Looking at the list of workloads in our grocery example, you’ll notice that the Clerk has the most time-independent tasks. He only has one time-dependant task which is to answer customer questions. Although it is a valid task that should be part of a job description, it can’t really add significant workload to that person. A question will take much less than one minute and you may have one for each 50 customers that come in. Therefore, the Clerk workload could be considered a time-independent workload altogether.
Since this workload is not tied to a particular time of the day, a planner still needs to evaluate and put time on each task. The trick is to represent that work in the form of hours per day. So if you evaluate each task and sum them, you may end up with 5 hours per day for example. This sum may also change per day of the week. There may not be any delivery truck to unload on Sundays. Therefore, the Clerk workload will have a lower sum on that day.
This will bring you to different sums on each weekday. Figure 2 shows an example of these sums.
Figure 2. Time-independent workload
You will also find that even though this work is more regular, it is exposed to seasonal trends just like the cashier workload. This clerk will be stocking shelves more often during Holiday Season.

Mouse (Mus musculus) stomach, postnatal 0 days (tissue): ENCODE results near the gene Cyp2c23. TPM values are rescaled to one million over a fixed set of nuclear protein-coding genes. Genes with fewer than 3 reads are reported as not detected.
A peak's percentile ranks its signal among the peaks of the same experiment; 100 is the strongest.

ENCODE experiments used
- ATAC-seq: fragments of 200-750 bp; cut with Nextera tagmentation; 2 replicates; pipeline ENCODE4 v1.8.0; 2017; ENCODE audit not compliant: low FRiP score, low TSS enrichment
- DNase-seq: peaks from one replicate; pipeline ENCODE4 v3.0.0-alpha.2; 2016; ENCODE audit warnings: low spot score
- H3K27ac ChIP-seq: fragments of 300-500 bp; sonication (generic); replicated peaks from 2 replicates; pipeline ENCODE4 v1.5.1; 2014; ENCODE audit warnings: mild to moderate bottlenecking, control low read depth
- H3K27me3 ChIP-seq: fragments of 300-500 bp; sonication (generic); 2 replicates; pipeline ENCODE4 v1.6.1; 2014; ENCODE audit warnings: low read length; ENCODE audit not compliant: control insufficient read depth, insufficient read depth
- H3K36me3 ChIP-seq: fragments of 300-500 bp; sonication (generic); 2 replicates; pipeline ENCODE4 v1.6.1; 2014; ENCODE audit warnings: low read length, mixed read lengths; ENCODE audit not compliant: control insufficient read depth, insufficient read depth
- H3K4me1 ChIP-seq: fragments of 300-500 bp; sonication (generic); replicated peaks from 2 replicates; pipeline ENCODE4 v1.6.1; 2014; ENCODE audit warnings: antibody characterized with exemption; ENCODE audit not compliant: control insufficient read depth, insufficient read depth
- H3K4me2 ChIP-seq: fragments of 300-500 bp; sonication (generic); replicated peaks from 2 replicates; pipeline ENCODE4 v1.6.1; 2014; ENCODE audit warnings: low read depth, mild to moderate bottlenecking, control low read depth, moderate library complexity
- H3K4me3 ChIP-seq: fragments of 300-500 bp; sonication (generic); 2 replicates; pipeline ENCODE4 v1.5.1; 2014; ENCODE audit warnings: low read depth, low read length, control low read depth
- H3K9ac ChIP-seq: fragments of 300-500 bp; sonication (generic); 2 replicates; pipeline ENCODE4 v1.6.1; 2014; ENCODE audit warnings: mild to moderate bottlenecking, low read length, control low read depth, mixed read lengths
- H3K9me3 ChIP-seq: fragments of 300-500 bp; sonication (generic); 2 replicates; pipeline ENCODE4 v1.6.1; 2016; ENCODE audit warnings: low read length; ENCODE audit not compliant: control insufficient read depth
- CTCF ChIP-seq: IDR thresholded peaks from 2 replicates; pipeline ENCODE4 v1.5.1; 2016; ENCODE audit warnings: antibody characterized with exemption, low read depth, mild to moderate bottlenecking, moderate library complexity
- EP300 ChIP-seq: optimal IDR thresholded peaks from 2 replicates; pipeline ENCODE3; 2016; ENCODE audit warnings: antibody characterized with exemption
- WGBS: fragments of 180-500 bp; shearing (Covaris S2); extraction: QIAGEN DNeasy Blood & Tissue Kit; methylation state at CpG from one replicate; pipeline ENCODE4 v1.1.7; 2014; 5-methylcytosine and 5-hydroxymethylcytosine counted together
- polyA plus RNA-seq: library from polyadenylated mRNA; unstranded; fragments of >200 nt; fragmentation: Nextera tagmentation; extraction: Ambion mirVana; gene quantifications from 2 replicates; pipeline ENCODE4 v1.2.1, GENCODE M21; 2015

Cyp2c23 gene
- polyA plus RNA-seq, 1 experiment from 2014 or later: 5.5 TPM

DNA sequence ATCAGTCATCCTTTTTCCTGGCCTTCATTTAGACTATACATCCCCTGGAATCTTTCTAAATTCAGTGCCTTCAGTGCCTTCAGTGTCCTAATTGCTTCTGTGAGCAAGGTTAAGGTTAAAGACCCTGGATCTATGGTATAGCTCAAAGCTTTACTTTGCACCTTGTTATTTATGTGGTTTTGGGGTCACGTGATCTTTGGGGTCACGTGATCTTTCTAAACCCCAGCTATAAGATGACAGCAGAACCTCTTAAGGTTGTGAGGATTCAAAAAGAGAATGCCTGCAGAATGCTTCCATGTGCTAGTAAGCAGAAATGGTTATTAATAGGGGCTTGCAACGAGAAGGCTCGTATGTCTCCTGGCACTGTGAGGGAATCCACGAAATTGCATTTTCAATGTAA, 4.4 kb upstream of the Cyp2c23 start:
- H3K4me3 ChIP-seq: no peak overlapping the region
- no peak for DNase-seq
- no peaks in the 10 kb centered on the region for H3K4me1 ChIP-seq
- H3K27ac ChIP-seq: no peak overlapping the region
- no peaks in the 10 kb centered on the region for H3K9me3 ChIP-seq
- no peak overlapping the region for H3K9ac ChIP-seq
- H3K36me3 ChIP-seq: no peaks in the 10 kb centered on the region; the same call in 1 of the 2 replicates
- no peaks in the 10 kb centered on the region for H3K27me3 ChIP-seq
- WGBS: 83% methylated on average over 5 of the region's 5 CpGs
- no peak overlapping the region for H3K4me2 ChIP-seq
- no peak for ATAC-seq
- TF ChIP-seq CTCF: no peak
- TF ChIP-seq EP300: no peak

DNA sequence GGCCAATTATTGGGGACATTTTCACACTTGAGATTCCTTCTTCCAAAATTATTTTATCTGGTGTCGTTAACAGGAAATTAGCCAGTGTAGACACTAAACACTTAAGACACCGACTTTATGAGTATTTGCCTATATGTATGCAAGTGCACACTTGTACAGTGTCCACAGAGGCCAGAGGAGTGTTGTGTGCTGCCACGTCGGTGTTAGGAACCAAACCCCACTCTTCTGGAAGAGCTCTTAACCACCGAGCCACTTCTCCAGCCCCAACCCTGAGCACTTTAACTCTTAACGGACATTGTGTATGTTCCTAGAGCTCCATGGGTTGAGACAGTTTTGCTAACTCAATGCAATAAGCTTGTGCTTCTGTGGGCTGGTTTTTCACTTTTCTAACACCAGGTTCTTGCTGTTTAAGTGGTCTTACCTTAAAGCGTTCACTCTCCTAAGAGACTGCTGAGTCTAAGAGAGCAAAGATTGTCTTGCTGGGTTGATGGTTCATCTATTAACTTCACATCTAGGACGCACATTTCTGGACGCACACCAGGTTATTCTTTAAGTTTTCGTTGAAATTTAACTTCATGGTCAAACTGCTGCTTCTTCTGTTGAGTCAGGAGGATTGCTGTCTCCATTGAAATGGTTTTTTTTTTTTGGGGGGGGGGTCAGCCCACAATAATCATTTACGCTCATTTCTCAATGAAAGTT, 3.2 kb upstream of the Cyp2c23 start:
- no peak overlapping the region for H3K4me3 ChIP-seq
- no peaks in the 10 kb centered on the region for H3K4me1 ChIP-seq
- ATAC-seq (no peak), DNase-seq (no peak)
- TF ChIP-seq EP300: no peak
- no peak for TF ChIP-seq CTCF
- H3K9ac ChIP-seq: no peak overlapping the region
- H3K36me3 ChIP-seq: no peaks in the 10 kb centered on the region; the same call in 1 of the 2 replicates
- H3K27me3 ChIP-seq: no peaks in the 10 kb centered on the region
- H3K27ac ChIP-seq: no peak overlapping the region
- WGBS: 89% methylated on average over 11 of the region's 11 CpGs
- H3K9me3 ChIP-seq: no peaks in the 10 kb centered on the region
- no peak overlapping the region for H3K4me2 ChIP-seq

Some industries like healthcare transform the number of hours into Full-Time Equivalent (FTE). So if a full-time employee usually has an 8-hour shift, the sum of hours within the day would be divided by 8 in order to get to a number of employees per day. With this approach, the planner now only needs to compare the number of employees scheduled vs. trying to add the scheduled hours.
Although the time-independent tasks are not relative to a time of day, a planner may elect to choose a resolution. That day represents the recurring or resolution time selection, just like the time-dependant workload. Some industries divide the day into pre-determined shifts and indicate the number of hours (or FTEs) required in each part of the day. Manufacturing and Healthcare industries usually have this type of pre-determined cut down of shifts that is equivalent to what employees will receive as shifts. Again, this helps in the process of measuring your schedule. The down side of this approach is the lack of flexibility. As soon as one employee is not working the same shift as what is in the workload, then the planner is back to measuring hours or fractions.
For the expression of workload, it is therefore important to be as precise as can be managed. It is also essential to differentiate the expression of the workload and the measurement of a schedule. The measurement, or coverage, can be more complex that the workload expression and they don’t necessarily need to be linked. Chapter 5 will discuss schedule measures in detail.